I suspect that your hosting provider are offering you this memory test because they don't want to go swapping out memory modules willy-nilly.

How do they know that the problem is really memory, and not your operating system?
If they take all this RAM out and put new RAM in, what do they do with the old RAM? They don't know if it's good or bad, so are they expected to just slap it in a server belonging to another customer, and stitch him up?

A memory test is likely to identify bad RAM, if it is bad, so you should proceed with this. This is likely the best route to solving the problem.

I think that ideally, for you, they would move the system image onto a different known-good server with the same configuration. Then you cannot complain if the same problems start occurring again. If the problem is genuinely hardware then they won't. And the hosting provider is free to run diagnostics on your old machine.

But realistically, the memory test is likely to show up a bad RAM module, you'll get it replaced and be up and running within a few hours. Why would you refuse? If your system needed a guaranteed uptime you'd perhaps have to pay for a higher level of service than the fees you're paying at present.

Stroller.
 
Old 09-21-2010, 09:32 PM
Mick
 
Default machine check exception errors

On Tuesday 21 September 2010 20:15:05 Stroller wrote:
> On 21 Sep 2010, at 18:37, Grant wrote:
> >>>> I'm getting a lot of machine check exception errors in dmesg on my
> >>>> hosted server. Running mcelog I get:
> >>>> ...
> >
> > They offered to take my machine down and do a memory test which they
> > said would take a number of hours. Is a memory test likely to help?
> > Did you suggest reseating or replacing RAM modules as opposed to a
> > memory test because it will result in less downtime?
>
> I suspect that your hosting provider are offering you this memory test
> because they don't want to go swapping out memory modules willy-nilly.
>
> How do they know that the problem is really memory, and not your operating
> system? If they take all this RAM out and put new RAM in, what do they do
> with the old RAM? They don't know if it's good or bad, so are they
> expected to just slap it in a server belonging to another customer, and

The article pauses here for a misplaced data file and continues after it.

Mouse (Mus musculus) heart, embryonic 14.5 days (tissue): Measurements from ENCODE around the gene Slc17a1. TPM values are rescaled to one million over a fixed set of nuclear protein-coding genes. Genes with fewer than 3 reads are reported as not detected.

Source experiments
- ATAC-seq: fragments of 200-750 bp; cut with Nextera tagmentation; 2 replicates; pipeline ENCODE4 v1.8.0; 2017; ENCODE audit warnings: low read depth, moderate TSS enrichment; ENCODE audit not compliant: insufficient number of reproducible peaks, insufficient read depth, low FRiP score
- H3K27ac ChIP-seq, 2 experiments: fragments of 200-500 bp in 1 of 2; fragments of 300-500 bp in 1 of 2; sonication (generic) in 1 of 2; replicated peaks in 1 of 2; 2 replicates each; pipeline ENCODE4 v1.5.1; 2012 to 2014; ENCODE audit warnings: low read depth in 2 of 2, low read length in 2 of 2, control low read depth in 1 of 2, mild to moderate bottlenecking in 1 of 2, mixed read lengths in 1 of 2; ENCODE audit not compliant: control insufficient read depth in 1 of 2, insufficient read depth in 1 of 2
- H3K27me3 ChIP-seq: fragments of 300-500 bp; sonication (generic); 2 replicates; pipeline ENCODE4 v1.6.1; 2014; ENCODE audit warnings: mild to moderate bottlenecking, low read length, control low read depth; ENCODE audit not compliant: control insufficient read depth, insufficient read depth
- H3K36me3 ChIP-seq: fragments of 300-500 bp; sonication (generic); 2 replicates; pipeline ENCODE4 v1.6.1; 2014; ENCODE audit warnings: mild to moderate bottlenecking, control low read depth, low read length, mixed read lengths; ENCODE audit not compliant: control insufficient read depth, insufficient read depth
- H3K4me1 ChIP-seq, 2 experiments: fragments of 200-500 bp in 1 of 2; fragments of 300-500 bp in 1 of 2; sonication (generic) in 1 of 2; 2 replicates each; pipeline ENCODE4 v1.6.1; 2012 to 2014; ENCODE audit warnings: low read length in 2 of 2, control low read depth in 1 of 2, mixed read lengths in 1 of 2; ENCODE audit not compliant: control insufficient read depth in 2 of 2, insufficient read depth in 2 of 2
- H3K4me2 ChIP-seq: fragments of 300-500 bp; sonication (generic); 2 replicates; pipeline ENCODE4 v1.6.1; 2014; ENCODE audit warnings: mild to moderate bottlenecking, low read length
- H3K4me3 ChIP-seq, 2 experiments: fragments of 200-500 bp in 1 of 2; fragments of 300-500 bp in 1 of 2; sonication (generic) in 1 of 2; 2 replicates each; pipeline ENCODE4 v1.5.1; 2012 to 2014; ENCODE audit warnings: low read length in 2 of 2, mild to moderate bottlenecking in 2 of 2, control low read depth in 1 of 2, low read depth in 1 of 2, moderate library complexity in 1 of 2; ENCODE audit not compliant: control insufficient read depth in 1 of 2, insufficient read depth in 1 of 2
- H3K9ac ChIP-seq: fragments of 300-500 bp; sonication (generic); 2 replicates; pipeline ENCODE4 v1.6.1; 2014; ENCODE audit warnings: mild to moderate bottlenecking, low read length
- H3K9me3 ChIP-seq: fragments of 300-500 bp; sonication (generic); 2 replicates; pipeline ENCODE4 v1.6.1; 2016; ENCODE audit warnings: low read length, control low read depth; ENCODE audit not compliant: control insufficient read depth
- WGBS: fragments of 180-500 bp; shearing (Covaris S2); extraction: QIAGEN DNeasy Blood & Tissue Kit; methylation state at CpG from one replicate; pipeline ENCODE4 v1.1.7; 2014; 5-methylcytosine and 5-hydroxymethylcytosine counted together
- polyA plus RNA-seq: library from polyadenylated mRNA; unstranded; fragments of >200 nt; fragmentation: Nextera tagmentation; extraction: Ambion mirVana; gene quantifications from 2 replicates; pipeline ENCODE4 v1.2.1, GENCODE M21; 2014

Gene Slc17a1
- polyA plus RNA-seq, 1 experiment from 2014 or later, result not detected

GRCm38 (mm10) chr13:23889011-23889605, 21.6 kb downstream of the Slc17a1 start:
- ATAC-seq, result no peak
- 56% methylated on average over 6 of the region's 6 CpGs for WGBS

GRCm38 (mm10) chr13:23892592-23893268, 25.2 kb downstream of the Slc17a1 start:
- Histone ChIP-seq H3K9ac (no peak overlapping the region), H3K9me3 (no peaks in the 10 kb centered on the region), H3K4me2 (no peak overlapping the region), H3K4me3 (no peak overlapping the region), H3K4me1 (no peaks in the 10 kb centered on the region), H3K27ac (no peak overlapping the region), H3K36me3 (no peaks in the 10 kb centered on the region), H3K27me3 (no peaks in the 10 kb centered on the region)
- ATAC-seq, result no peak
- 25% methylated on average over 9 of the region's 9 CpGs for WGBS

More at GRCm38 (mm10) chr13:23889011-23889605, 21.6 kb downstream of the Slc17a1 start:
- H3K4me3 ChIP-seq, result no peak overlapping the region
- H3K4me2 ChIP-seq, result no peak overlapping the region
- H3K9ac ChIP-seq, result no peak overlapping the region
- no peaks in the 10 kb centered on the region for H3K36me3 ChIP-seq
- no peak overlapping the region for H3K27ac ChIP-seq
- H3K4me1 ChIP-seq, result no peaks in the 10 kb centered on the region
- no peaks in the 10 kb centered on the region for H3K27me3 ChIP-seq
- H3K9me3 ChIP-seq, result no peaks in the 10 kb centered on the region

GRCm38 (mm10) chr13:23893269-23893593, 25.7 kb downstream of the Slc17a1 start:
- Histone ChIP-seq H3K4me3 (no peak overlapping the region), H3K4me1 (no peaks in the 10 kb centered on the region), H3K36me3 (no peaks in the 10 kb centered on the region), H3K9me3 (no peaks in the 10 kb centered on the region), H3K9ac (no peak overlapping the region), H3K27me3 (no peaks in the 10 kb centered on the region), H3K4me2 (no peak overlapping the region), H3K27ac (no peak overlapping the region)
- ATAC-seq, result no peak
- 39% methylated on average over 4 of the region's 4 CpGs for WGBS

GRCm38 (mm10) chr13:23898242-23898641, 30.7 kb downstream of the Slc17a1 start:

> stitch him up?
>
> A memory test is likely to identify bad RAM, if it is bad, so you should
> proceed with this. This is likely the best route to solving the problem.
>
> I think that ideally, for you, they would move the system image onto a
> different known-good server with the same configuration. Then you cannot
> complain if the same problems start occurring again. If the problem is
> genuinely hardware then they won't. And the hosting provider is free to
> run diagnostics on your old machine.
>
> But realistically, the memory test is likely to show up a bad RAM module,
> you'll get it replaced and be up and running within a few hours. Why would
> you refuse? If your system needed a guaranteed uptime you'd perhaps have
> to pay for a higher level of service than the fees you're paying at
> present.

I run memory tests overnight. If a module is seriously borked then it will
fail earlier. Reseating/replacing takes a few minutes, instead of hours.

If they have spare machines (for dev't or testing) they can fit the memory
module(s) there and test them exhaustively, before they put the good ones back
into a customer's machine.
--
Regards,
Mick
 
Old 09-22-2010, 01:24 AM
Grant
 
Default machine check exception errors

>> >>>> I'm getting a lot of machine check exception errors in dmesg on my
>> >>>> hosted server. *Running mcelog I get:
>> >>>> ...
>> >
>> > They offered to take my machine down and do a memory test which they
>> > said would take a number of hours. *Is a memory test likely to help?
>> > Did you suggest reseating or replacing RAM modules as opposed to a
>> > memory test because it will result in less downtime?
>>
>> I suspect that your hosting provider are offering you this memory test
>> because they don't want to go swapping out memory modules willy-nilly.
>>
>> How do they know that the problem is really memory, and not your operating